The Federal Government's review of refrigeration and air conditioning training is on track to reach completion by June, 2019.
The review aims to address critical skill gaps in the Certificate III in Airconditioning and Refrigeration course.
The Refrigeration and Air Conditioning Technical Advisory Committee (TAC) was most recently tasked with reviewing three qualifications, 52 associated units of competency, and develop two new units of competency to provide skills in the area of handling A2 refrigerants.
In its February 2019 edition newsletter, Australian Industry Standards said A2 category refrigerants are flammable and pose significant threat to life and business operations if they are not handled and recovered by suitably qualified technicians.
The finalised units and qualifications will be submitted to the Australian Industry and Skills Committee (AISC) for endorsement.
Phase 2 of the public consultation process will close on March 1 with the next TAC meeting scheduled for March 13, 2019.
In addition to RAC training updates, the results of an independent review into Australia's Vocational Education and Training (VET) sector will be delivered to the federal government next month.
The government commissioned the review to look at VET funding and policy to ensure it aligns with the needs of industry and employers.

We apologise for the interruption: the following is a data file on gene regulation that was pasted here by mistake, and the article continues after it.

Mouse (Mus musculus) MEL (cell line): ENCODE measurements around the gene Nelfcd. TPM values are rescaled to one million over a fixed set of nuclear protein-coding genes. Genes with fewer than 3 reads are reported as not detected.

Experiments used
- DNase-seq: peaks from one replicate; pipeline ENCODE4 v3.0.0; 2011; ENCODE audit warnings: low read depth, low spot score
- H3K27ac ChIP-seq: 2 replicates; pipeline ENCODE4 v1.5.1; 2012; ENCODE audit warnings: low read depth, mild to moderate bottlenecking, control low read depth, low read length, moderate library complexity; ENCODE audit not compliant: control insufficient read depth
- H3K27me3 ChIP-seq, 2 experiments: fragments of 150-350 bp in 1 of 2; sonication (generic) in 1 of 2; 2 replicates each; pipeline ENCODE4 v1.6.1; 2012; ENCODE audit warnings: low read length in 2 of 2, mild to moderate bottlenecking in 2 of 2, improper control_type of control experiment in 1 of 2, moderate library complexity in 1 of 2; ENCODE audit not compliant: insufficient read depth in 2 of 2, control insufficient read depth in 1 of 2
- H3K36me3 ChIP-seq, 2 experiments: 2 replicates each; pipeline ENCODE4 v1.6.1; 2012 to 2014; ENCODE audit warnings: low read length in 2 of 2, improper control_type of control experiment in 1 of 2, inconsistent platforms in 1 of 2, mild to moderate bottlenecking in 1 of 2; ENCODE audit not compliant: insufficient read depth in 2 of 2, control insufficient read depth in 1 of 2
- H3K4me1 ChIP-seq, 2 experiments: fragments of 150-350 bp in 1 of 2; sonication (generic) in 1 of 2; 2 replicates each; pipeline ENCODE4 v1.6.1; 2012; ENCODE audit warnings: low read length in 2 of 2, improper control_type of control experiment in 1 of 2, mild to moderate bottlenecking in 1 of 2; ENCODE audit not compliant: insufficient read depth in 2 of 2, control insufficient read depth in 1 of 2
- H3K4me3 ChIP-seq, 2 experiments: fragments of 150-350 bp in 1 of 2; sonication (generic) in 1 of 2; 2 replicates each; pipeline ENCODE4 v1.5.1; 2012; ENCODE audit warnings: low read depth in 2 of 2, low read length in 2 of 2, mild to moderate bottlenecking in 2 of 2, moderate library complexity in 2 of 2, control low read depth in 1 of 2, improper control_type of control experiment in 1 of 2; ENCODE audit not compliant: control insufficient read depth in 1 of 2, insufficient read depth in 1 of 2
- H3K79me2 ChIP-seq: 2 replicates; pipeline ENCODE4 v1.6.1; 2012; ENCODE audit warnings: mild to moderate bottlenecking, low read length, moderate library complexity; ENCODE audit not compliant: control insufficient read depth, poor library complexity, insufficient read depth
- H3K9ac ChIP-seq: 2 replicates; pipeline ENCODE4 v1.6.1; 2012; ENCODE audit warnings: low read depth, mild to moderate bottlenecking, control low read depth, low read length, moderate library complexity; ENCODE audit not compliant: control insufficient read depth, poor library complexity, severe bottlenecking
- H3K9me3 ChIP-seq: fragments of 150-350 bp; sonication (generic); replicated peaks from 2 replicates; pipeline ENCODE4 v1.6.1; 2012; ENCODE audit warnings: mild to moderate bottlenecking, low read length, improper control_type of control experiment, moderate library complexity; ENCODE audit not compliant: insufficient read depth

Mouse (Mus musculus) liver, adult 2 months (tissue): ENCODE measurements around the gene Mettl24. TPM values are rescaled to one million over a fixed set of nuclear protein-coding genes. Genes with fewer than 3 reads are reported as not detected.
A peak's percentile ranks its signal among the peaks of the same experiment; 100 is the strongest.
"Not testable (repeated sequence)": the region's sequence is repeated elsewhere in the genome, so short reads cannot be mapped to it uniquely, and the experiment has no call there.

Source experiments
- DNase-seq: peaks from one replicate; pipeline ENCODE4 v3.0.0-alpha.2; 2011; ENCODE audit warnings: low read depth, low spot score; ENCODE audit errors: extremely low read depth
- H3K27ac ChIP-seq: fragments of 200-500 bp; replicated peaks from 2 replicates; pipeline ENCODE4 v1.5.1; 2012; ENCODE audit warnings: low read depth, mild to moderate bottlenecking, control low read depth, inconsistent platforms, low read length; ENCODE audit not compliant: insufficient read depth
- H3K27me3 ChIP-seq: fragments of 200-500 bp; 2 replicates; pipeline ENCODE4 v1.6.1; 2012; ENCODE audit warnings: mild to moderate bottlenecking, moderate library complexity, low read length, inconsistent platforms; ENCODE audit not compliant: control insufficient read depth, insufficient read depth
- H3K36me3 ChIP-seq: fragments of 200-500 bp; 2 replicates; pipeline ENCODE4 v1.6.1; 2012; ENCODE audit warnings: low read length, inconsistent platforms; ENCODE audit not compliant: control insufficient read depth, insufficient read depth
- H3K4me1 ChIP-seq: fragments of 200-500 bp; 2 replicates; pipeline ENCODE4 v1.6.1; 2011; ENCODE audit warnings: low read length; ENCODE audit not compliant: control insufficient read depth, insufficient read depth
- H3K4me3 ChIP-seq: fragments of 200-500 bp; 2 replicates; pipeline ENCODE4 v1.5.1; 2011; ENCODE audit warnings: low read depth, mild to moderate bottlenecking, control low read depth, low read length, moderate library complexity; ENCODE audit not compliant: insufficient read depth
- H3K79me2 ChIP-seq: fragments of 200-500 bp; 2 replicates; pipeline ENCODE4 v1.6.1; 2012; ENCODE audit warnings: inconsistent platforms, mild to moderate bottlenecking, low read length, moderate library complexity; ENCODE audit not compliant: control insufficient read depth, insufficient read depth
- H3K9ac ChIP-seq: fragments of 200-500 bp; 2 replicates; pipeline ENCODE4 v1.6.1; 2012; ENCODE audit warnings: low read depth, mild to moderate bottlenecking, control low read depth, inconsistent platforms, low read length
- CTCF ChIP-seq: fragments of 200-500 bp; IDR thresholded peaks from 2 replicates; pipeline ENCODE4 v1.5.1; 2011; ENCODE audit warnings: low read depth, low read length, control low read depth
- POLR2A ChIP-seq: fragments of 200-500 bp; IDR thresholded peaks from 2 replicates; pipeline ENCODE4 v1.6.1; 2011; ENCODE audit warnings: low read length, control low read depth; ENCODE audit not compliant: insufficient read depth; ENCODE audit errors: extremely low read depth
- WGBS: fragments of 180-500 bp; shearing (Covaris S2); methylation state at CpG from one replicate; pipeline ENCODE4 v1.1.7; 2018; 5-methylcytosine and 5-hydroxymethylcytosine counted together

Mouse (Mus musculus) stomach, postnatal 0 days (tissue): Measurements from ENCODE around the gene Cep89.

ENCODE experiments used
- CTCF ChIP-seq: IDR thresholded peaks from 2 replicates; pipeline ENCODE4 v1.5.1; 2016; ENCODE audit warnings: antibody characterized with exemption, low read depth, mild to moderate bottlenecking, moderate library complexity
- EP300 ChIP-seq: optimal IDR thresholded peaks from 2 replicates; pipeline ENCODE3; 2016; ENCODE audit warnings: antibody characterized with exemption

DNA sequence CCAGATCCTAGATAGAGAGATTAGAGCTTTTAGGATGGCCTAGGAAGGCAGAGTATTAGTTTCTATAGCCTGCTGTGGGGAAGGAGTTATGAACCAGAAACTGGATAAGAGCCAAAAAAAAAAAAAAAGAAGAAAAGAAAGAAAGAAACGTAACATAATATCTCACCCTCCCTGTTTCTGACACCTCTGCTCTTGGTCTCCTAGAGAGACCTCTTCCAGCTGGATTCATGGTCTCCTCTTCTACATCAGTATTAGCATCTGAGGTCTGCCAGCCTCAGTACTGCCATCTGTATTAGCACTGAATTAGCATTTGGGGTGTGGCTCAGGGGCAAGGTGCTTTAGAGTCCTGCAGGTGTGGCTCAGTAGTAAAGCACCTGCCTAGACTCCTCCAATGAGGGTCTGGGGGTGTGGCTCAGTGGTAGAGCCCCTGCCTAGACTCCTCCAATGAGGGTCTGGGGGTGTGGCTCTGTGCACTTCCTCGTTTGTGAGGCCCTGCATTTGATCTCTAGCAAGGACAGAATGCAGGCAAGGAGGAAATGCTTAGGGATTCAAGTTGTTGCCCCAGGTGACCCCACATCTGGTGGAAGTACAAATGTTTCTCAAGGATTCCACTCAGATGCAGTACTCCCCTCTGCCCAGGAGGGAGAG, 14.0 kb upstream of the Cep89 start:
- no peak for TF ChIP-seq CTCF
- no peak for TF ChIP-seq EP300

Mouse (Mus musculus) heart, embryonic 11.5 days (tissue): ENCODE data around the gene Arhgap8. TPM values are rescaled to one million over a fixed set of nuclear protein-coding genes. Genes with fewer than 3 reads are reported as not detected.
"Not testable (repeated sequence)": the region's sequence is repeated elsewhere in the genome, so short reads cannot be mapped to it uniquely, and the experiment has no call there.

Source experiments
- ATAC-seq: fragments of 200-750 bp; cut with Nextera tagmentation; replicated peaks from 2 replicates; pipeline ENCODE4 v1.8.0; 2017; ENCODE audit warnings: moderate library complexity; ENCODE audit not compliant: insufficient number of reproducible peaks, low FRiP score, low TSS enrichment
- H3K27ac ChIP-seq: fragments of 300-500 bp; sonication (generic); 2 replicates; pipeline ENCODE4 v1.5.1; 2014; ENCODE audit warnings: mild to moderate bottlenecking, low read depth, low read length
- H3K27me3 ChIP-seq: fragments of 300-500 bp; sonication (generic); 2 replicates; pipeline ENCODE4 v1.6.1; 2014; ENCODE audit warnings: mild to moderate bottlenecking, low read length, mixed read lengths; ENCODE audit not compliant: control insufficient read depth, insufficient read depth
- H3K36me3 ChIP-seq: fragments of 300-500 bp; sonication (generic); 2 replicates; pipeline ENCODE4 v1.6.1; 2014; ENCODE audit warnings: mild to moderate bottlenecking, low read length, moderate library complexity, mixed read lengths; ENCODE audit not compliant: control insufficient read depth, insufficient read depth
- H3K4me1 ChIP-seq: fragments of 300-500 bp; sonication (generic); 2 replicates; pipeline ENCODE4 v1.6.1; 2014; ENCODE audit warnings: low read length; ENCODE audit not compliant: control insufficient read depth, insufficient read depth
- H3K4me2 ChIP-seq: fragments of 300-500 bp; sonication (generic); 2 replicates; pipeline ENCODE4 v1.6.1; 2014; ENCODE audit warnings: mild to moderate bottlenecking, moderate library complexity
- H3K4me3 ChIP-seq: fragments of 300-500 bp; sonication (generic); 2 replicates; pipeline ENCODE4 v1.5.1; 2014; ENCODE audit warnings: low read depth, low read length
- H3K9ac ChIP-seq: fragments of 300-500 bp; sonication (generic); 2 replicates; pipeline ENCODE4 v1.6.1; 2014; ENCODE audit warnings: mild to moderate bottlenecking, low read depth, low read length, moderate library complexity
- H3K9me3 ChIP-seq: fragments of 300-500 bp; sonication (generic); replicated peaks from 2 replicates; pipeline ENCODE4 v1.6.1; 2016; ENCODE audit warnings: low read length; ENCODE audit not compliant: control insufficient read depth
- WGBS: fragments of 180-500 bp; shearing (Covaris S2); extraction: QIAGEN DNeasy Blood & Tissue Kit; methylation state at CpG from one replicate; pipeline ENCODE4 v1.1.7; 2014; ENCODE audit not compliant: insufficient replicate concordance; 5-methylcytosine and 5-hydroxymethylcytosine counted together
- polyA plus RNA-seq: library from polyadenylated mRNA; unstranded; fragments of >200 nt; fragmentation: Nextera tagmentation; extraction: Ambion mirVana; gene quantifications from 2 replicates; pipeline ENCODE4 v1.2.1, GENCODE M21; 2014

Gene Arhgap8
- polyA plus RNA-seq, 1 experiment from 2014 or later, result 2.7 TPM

The Australian Industry (Ai) Group prepared a report of its own into VET which found a serious lack of overall policy direction and governance in the sector.
Ai Group chief executive, Innes Willox, said the sector has suffered from dramatic falls in VET participation which has been accompanied by declining funding levels.
Willox said over the 10 year period from 2005/6 to 2015/16 higher education expenditure grew by an impressive 52.6%.
“But the reverse was the case in the VET sector, which importantly trains so many of our skilled trades," he said.
"Instead expenditure dropped by 4.7% over that period, funding now is lower than it was a decade ago."
Willox said a more equitable funding strategy needs to be developed. "If the Australian economy is to continue to prosper and remain internationally competitive, it is vital to have access to a highly skilled and qualified workforce,” he said.
“With the rapid advance of technology and digitalisation, a higher level of skills for the workforce is more important than ever.”